San José, Costa Rica, since 1956

Anti-CAFTA Groups Come Together

The “No” forces came together en masse Saturday for the first time since the news that the future of the Central American Free-Trade Agreement with the United States (CAFTA) in Costa Rica would be decided by referendum.

Representatives from the myriad organizations that make up the “Patriotic Campaign for No on CAFTA” gave a total of 17 speeches in the rented auditorium of the Episcopal Conference, and almost all of them stretched on longer than they were supposed to judging by the frantic gestures of the master of ceremonies.

Nevertheless, the cheering didn’t let up.

Representatives from the grassroots activist groups campaigning against CAFTA, known as Patriotic Committees, of the provinces of Guanacaste, Alajuela, Heredia, Puntarenas and Limón gave passionate speeches that raised cheers from other members of Patriotic Committees, labor unions, politicians and other community leaders who made up the crowd.

Heads of those various groups got up to say a few words as well.

“Never again will we be a domesticated people!” thundered Oscar López, the only legislator for the new Access Without Exclusion Party (PASE).

Many a reference was made to Costa Rican heroes “Juanito” Rafael Mora, a former President who led Costa Rican troops to battle against invading U.S. filibuster William Walker and his troops in 1856, and Juan Santamaría, a Costa Rican folk hero said to have died while setting fire to a house where some of those filibusters were holed up.

“With the torch lighted, we are ready for the blaze!” said Flor Avila, the representative of the Alajuela Patriotic Committee.

Also giving a speech at the event was Rolando Araya, one of the founders of the Anti-CAFTA Front of the National Liberation Party (PLN). A former Liberation presidential candidate, Araya is the brother of pro-CAFTA San José Mayor Johnny Araya. The Liberation party brought pro-CAFTA President Oscar Arias back into power in 2006.

Saturday’s gathering marked the first time that representatives of the principal Patriotic Committees were brought together under one roof.

It also marked the first time Citizen Action Party (PAC) leader Ottón Solís appeared on stage with other members of the anti-CAFTA movement. In the past, Solís has stayed somewhat separate from the anti-CAFTA crowd.

Solís is one of the founders of the PAC, a party whose birth upset the political order in Costa Rica. In 2006 he rocked Costa Rican politics again by running for President on the PAC ticket and against CAFTA. He came within less than 2 percentage points of defeating Oscar Arias (TT, June 16, 2006).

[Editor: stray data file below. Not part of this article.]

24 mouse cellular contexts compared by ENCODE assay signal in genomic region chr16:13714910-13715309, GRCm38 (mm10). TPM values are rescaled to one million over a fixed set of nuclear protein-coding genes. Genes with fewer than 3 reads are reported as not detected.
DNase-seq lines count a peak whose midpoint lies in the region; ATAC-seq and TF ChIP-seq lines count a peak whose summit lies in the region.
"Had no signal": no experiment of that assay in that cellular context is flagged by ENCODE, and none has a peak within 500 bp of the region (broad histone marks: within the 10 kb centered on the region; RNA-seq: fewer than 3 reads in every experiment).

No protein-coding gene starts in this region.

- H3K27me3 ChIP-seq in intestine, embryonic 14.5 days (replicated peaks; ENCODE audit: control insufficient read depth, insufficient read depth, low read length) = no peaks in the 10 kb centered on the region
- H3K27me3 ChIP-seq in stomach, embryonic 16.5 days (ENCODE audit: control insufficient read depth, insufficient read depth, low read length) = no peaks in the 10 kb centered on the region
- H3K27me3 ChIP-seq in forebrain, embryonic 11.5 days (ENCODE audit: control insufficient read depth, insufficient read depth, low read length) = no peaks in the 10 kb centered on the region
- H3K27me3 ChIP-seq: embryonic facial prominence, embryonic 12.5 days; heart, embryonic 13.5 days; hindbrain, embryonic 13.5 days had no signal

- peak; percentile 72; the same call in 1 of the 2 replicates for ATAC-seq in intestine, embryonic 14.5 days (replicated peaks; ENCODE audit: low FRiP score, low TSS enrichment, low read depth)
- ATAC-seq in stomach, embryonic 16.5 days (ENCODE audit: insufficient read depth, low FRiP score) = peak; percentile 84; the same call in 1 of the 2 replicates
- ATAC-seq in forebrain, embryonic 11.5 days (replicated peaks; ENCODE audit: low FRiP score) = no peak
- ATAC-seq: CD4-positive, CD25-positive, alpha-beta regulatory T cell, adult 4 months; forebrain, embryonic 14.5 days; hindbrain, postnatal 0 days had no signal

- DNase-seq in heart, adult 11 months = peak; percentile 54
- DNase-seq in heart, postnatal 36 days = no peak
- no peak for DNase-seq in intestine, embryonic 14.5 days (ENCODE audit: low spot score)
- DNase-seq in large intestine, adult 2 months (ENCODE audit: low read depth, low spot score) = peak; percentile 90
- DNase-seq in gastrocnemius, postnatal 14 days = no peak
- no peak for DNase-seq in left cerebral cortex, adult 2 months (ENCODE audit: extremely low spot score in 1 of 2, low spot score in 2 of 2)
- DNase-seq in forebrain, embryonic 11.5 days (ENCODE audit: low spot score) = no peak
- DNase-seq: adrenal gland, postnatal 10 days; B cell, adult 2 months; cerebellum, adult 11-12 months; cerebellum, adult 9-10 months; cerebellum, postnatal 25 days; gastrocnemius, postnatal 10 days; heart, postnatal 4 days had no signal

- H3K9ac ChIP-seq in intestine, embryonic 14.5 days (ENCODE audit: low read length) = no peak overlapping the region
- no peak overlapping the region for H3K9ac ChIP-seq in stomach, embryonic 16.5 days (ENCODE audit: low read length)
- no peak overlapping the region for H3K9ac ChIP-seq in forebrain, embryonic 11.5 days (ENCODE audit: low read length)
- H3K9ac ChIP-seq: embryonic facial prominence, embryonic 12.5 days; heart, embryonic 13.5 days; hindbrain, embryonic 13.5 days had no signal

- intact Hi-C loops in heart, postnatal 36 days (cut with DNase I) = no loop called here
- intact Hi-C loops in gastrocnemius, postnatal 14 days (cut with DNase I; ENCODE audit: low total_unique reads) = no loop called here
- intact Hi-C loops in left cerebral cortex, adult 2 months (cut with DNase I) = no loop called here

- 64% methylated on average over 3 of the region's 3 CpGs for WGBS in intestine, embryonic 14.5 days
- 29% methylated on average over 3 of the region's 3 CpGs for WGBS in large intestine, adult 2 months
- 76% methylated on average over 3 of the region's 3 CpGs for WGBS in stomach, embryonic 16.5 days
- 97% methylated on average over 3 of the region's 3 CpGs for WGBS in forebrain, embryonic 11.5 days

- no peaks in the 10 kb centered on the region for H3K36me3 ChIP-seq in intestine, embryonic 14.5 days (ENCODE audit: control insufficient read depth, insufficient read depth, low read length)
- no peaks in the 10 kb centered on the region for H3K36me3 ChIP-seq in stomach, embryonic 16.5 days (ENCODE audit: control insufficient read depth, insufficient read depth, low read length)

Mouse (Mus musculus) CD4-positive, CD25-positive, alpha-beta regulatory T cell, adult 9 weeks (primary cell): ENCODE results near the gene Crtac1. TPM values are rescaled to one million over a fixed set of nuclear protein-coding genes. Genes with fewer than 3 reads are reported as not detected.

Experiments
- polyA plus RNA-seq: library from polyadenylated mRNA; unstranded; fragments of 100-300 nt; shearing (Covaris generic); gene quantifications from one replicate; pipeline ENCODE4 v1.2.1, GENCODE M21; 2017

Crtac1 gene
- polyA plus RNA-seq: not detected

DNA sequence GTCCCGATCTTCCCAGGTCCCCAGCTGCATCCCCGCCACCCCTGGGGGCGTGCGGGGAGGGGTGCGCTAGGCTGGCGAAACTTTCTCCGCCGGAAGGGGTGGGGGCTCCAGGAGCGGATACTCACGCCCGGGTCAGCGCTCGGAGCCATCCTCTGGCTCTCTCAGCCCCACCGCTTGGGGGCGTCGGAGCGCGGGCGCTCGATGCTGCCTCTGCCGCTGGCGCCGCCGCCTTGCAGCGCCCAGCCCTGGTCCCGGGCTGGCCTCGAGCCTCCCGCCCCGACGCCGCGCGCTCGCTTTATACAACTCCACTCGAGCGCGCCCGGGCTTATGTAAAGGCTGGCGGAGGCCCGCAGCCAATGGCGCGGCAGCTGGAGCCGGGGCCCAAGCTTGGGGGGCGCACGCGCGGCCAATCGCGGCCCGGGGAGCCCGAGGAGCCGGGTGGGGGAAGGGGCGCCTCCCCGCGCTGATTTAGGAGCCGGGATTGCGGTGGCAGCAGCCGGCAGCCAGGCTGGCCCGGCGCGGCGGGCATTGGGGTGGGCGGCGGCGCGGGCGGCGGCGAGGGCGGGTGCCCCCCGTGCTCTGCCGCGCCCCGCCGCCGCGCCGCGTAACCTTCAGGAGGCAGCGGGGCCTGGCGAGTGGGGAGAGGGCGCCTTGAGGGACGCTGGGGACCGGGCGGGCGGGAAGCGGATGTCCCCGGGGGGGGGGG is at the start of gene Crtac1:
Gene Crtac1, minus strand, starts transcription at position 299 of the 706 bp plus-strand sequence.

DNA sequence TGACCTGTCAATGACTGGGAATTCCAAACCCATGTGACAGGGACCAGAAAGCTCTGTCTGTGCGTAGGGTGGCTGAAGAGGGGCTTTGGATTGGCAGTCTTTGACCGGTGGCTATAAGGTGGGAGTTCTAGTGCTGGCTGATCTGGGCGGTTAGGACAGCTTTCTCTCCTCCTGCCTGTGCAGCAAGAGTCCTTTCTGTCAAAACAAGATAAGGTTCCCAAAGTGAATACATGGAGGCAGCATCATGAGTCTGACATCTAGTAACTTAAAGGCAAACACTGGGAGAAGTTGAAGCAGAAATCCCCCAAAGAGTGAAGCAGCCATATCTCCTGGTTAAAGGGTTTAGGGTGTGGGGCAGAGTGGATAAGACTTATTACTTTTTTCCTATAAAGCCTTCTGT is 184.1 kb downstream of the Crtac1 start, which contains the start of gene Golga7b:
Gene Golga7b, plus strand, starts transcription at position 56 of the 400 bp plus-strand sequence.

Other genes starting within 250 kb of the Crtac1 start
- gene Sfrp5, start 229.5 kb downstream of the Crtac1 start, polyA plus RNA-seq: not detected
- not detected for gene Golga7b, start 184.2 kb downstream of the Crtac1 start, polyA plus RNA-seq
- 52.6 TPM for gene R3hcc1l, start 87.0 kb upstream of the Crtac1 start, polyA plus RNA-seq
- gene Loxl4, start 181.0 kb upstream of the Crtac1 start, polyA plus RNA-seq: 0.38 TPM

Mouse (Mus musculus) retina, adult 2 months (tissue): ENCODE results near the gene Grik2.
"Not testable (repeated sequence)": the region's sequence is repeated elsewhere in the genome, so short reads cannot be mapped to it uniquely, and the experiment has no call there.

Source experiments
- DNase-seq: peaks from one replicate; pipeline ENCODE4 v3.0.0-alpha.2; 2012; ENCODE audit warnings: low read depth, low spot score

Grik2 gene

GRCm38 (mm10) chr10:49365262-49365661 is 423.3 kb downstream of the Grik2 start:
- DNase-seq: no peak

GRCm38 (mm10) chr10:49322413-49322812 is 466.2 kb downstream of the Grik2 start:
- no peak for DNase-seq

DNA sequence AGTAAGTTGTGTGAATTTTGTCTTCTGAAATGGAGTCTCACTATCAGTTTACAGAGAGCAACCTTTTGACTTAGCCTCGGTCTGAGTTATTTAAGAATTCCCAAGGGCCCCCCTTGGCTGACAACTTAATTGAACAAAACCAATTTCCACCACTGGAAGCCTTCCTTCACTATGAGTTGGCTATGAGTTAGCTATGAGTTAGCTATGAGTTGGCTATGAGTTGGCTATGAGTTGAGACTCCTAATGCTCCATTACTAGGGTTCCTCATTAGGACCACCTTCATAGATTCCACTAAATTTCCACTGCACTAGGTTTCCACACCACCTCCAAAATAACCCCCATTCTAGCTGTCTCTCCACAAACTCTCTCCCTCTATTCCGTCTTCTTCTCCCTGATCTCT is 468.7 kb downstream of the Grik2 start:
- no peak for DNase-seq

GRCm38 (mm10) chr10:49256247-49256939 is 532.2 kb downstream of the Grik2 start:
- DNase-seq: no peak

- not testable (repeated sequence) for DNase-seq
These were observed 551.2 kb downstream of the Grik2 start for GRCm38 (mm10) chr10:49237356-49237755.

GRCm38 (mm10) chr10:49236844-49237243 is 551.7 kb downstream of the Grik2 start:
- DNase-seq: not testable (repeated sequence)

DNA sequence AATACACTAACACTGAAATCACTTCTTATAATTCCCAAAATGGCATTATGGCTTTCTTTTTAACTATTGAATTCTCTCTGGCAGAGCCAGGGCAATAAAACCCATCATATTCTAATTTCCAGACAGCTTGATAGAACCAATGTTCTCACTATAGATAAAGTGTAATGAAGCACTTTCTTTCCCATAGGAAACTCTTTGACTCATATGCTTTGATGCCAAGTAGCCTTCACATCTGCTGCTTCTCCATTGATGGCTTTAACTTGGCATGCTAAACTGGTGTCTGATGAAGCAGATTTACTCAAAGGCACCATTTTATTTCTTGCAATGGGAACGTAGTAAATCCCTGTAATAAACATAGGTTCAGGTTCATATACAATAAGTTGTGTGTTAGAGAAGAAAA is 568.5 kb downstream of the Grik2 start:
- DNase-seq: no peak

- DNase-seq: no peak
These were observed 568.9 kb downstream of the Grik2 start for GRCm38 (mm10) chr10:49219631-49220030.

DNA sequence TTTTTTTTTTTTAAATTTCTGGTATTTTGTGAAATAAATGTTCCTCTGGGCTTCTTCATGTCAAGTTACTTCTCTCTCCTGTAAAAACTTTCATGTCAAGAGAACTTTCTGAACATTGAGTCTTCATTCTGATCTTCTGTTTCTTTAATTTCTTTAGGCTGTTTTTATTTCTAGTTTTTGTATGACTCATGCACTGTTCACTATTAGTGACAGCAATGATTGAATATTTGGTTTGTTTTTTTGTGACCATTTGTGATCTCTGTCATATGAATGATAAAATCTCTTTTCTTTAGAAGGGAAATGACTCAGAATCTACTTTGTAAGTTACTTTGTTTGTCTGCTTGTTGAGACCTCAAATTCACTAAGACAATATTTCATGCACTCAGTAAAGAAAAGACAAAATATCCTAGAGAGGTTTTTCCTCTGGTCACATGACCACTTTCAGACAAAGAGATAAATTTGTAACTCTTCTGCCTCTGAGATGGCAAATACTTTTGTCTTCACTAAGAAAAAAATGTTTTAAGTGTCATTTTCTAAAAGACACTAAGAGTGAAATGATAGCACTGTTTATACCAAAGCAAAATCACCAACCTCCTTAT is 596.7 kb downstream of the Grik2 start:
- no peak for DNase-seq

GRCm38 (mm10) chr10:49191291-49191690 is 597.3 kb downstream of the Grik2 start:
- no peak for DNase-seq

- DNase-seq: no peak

Solís maintains that a free-trade agreement with the United States would be a good thing – just not this particular version (TT, Feb. 7). He says Costa Rica should renegotiate the terms of CAFTA before approving it – something Arias has said is not realistic.

In other happenings on the CAFTA referendum front, President Arias, whose top priorities include passing CAFTA, gave a speech June 21 at the Citi Prize award ceremony, at which Citibank Costa Rica presented awards to six Costa Rican micro-businesses.

In his speech, the President said CAFTA would bring a sustained annual growth of 7%, which would double Costa Rican salaries within 10 years.

“In other words, by 2017, Costa Ricans would have double the money they have now to feed their families, educate their children and build a respectable house,” Arias said.

“Not approving CAFTA, therefore, would be denying these opportunities.”

Last Friday, Arias stopped by the Sardimar tuna cannery during a visit to the principal Pacific port of Puntarenas, where he reemphasized the importance of the passage of CAFTA for the Costa Rican tuna industry.

Trade officials say preferential access to the U.S. market will end when the Caribbean Basin Trade Protection Act, part of the Caribbean Basin Initiative, expires next year and the United States could levy a 35% tariff on canned tuna.

But according to the U.S. Embassy in San José, Costa Rica exported only $1.3 million in “prepared or preserved” fish to the United States in 2006 – a drop in the bucket compared to the total $3.16 billion worth of goods that Costa Rica exported to its northern trade partner that year, according to figures from the Trade Promotion Office (PROCOMER).

The Citizens’ Alliance for Yes on CAFTA released a schedule of various debates and discussions planned for this weekend.

Among them is a charla at the Senderos de Luz Church in Desamparados, starting at 1 p.m. and featuring speakers from both sides of the issue. For more information on the event, contact the Chamber of Industries at 202-5677.


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